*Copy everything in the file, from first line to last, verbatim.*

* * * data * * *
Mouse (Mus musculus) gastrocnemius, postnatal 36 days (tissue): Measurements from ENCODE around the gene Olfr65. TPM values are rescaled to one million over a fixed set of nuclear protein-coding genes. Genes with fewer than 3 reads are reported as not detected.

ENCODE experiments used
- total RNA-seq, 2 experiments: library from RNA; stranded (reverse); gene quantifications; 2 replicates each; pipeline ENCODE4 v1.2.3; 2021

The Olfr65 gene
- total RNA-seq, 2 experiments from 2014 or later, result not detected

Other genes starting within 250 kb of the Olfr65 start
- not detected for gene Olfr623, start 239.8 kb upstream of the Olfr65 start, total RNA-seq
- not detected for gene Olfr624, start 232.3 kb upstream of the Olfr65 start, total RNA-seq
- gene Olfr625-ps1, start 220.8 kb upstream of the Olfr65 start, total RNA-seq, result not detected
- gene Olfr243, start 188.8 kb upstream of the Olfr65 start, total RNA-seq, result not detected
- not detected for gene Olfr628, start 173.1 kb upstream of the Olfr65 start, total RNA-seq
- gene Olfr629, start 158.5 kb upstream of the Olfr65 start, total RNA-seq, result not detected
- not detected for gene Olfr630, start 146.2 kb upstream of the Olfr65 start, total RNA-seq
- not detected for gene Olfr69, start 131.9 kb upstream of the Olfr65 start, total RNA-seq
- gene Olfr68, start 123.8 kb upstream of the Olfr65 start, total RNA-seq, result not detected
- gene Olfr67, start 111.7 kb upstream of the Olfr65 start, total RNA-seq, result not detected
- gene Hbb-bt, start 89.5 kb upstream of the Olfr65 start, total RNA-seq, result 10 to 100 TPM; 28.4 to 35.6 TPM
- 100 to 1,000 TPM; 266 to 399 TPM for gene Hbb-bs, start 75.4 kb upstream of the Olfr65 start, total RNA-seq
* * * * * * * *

Mouse (Mus musculus) gastrocnemius, postnatal 36 days (tissue): Measurements from ENCODE around the gene Olfr65. TPM values are rescaled to one million over a fixed set of nuclear protein-coding genes. Genes with fewer than 3 reads are reported as not detected.

ENCODE experiments used
- total RNA-seq, 2 experiments: library from RNA; stranded (reverse); gene quantifications; 2 replicates each; pipeline ENCODE4 v1.2.3; 2021

The Olfr65 gene
- total RNA-seq, 2 experiments from 2014 or later, result not detected

Other genes starting within 250 kb of the Olfr65 start
- not detected for gene Olfr623, start 239.8 kb upstream of the Olfr65 start, total RNA-seq
- not detected for gene Olfr624, start 232.3 kb upstream of the Olfr65 start, total RNA-seq
- gene Olfr625-ps1, start 220.8 kb upstream of the Olfr65 start, total RNA-seq, result not detected
- gene Olfr243, start 188.8 kb upstream of the Olfr65 start, total RNA-seq, result not detected
- not detected for gene Olfr628, start 173.1 kb upstream of the Olfr65 start, total RNA-seq
- gene Olfr629, start 158.5 kb upstream of the Olfr65 start, total RNA-seq, result not detected
- not detected for gene Olfr630, start 146.2 kb upstream of the Olfr65 start, total RNA-seq
- not detected for gene Olfr69, start 131.9 kb upstream of the Olfr65 start, total RNA-seq
- gene Olfr68, start 123.8 kb upstream of the Olfr65 start, total RNA-seq, result not detected
- gene Olfr67, start 111.7 kb upstream of the Olfr65 start, total RNA-seq, result not detected
- gene Hbb-bt, start 89.5 kb upstream of the Olfr65 start, total RNA-seq, result 10 to 100 TPM; 28.4 to 35.6 TPM
- 100 to 1,000 TPM; 266 to 399 TPM for gene Hbb-bs, start 75.4 kb upstream of the Olfr65 start, total RNA-seq